Ten years. Ten years. TEN! Instead of the heart transplant she first discussed with us, now we’re talking a quick change of a small box… if necessary. Y’know that stinging feeling you get when tears are imminent but you’re trying to keep it all in. Yeah, that. Suddenly, we’re talking a whole new outlook.

But first, a little reality hits. Rich is buoyed by the doctor’s assessment and, in doing so, goes overboard on activities the next day. By the time I get home, we’re in ataxialand. And we’re in deep. There is a double-edged sword to this; on one side, anything I say he will forget and on the other, anything I say he will forget. If marriage is a series of compromises, then sometimes we all bite our lip and are careful in our words. But to paraphrase the question of that tree in the woods, if a wife yells and the husband forgets it, does it exist? This could be a very cleansing opportunity!

Do we take advantage of this? We do. But the yelling is of truths and frustrations and despite the volume, they are heard. Yelling becomes talking and the talking builds from the truths and the frustrations that were said. And time passes and we keep talking. We revisit activities he has enjoyed in the past and discuss how to make them fit his current reality. We talk about possibilities. We talk about patience. We talk about us. Whether this is the pivotal moment or other factors are at play, acceptance is in the house. It was a long night.

Two weeks have passed without an episode. Rich has become active in the garden. Small tasks that are within his current wheelhouse are being done daily. He is more in tune with when he is reaching the tipping point. He takes those moments to stop and rest. Due to a knee injury he can’t take the CPET testing yet. He also delays his cardio rehab that was scheduled to begin next week. Setbacks but otherwise making progress.

Setbacks. I get home from work after writing these words and again we’re in the land of ataxia. This time we surmise it’s carrying a heavy box from Amazon and some solo food shopping the associated bags that weigh more than they should. BP drops, wonkiness rises. It’s another long night. But it’s just a blip… it doesn’t feel like it but we learn from it and move on. Keep moving.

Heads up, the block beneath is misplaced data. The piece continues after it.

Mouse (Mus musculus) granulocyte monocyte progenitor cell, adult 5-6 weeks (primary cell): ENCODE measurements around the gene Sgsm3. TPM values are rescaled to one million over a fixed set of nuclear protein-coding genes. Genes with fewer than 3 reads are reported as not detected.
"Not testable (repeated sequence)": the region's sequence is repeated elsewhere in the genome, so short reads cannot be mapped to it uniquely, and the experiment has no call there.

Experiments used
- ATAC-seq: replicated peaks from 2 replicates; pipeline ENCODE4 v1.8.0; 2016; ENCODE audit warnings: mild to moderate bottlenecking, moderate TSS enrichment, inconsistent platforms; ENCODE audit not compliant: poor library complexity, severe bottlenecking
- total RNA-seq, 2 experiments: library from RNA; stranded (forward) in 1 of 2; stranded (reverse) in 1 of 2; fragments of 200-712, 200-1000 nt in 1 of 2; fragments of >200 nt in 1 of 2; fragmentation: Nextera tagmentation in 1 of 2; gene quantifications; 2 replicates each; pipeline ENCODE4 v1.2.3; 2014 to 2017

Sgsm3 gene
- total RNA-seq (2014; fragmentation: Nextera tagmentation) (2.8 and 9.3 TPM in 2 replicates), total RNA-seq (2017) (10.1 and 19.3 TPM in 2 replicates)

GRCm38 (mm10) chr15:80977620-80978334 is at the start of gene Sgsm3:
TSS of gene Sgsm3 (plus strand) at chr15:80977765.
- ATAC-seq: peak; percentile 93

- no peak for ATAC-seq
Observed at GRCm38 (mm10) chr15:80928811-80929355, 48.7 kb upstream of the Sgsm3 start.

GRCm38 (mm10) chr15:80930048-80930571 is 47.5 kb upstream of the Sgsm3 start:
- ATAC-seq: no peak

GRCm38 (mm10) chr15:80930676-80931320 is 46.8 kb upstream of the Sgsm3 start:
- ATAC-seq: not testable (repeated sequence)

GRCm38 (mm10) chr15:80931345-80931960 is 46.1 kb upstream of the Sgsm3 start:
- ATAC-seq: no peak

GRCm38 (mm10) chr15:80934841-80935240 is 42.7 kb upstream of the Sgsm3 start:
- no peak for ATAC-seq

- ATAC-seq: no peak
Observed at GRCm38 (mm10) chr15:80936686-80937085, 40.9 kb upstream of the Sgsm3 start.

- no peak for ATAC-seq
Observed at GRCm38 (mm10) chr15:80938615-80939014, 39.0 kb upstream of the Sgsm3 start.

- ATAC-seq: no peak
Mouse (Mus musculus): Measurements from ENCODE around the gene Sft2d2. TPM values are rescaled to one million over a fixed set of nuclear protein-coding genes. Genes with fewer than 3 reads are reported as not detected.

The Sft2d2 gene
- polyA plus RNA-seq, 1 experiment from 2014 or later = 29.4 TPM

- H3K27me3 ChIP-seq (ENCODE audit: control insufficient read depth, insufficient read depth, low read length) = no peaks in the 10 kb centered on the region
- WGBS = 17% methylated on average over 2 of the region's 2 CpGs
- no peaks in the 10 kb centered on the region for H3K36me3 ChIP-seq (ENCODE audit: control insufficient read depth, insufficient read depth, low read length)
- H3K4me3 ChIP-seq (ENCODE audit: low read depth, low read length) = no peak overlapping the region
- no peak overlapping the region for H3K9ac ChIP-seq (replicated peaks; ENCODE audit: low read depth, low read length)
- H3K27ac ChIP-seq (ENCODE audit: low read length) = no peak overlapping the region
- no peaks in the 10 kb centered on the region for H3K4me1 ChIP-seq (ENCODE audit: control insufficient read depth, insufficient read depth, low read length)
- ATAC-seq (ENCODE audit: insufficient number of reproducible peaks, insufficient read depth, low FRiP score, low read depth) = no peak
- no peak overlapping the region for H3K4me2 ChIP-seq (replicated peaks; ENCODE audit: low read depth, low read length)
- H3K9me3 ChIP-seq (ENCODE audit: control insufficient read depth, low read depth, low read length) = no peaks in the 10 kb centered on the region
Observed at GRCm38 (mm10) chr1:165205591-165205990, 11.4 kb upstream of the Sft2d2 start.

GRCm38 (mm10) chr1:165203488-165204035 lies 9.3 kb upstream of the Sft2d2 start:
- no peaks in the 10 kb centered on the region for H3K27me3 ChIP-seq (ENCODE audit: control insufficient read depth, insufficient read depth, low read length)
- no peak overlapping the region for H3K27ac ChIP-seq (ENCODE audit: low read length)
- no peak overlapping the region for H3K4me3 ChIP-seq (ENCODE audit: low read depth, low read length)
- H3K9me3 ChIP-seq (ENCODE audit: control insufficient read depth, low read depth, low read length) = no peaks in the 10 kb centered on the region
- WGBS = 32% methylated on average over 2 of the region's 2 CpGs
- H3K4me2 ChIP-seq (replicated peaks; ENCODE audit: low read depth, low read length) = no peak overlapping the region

So as the weather begins to warm and the days are noticeably longer, as his knee begins to heal, walking will happen again. In preparation, we work to schedule ketamine infusions to stem the neuropathy pain that is beginning again. We’re getting ready. The park is waiting.

“How often I found where I should be going only by setting out for somewhere else.” ~ BF

Living in a Postscript

A week ago, we woke to the stone edged green patchwork that is the hills of Ireland. We were towards the end of our fifteen day stay; travelling with friends and filled to the brim with life, laughter and love.

20180926_140805

That we are on this trip is miraculous in and of itself. Since Rich’s hospitalizations this year, there has been a big question mark on whether we would be boarding the plane at all.

We began the entresto in earnest while in the hospital. It had been hammered into us that this was THE drug for heart failure. We’ve had difficulties with it but were ready to be on board and do what we could to tolerate and embrace this medication. The positive results by others were giving us strength. The goal was to have Rich on three heart medications to keep his kidneys happy and to help heal his heart. Entresto, Hydralazine and Isordil started slow and easy. Half doses, spaced timing of meds and the slow introduction of each of the super three. We found any two, in any combination, dose or timing was fine. When a third, again, of any of the combo, was introduced, we found the low blood pressure numbers returned, the fatigue beyond bearing. With our heart failure doctor texting and calling, we tried and re-tried the combinations. Finally, we had to come to a stop. Each modification had brought days of unbalance in all its forms. We had one week before we boarded our plane… we had to allow two meds to settle in and hold off on the third. There was no other choice if we were to travel.